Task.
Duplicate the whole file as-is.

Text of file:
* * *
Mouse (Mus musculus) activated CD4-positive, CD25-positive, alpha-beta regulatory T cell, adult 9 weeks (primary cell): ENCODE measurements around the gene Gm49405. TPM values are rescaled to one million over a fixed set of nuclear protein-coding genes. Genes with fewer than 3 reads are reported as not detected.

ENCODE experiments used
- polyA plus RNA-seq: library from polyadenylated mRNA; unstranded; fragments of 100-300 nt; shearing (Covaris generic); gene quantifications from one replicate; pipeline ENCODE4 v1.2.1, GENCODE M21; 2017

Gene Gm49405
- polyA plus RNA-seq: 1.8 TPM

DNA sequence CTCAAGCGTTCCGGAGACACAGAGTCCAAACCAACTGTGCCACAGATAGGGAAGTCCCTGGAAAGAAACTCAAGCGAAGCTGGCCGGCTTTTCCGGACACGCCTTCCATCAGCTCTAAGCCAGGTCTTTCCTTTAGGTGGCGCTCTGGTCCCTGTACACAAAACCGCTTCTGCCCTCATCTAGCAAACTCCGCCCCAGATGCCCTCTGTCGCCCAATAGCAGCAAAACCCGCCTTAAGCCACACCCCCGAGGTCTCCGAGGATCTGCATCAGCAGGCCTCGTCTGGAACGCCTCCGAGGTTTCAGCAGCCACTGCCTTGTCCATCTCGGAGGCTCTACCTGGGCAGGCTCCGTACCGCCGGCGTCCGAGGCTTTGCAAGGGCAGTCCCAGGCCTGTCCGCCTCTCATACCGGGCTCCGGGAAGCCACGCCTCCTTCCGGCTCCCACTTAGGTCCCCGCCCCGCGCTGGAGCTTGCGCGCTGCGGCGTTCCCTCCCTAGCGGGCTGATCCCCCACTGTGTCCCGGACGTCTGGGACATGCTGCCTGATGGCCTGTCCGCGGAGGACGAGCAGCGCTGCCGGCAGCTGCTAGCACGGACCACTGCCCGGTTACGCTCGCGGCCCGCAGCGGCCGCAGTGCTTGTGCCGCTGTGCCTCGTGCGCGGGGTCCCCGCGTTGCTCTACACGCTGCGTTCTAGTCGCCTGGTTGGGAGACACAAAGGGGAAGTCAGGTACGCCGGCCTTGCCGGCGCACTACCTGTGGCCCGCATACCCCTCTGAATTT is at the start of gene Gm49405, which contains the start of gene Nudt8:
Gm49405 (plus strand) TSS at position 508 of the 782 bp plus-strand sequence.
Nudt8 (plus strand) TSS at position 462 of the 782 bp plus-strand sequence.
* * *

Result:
Mouse (Mus musculus) activated CD4-positive, CD25-positive, alpha-beta regulatory T cell, adult 9 weeks (primary cell): ENCODE measurements around the gene Gm49405. TPM values are rescaled to one million over a fixed set of nuclear protein-coding genes. Genes with fewer than 3 reads are reported as not detected.

ENCODE experiments used
- polyA plus RNA-seq: library from polyadenylated mRNA; unstranded; fragments of 100-300 nt; shearing (Covaris generic); gene quantifications from one replicate; pipeline ENCODE4 v1.2.1, GENCODE M21; 2017

Gene Gm49405
- polyA plus RNA-seq: 1.8 TPM

DNA sequence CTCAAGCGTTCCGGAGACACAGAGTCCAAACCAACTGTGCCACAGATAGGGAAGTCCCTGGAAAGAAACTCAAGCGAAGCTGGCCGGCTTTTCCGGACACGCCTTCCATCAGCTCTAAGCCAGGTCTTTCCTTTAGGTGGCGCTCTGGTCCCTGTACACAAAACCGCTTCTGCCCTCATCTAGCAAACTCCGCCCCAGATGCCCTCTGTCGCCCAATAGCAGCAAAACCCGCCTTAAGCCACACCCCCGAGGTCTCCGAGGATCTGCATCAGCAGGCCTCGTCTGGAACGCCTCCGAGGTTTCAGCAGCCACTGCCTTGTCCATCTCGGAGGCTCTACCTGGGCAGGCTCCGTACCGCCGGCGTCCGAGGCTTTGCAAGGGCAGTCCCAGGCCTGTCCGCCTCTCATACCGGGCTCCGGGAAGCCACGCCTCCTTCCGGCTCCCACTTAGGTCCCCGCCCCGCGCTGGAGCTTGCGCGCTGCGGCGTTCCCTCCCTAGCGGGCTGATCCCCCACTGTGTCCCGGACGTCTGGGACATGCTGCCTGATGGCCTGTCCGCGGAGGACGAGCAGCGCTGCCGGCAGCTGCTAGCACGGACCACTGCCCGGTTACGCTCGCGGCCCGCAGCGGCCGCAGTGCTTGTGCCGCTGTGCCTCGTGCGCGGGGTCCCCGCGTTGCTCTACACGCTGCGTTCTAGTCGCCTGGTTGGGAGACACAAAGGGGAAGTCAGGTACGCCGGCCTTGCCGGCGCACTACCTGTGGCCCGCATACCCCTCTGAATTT is at the start of gene Gm49405, which contains the start of gene Nudt8:
Gm49405 (plus strand) TSS at position 508 of the 782 bp plus-strand sequence.
Nudt8 (plus strand) TSS at position 462 of the 782 bp plus-strand sequence.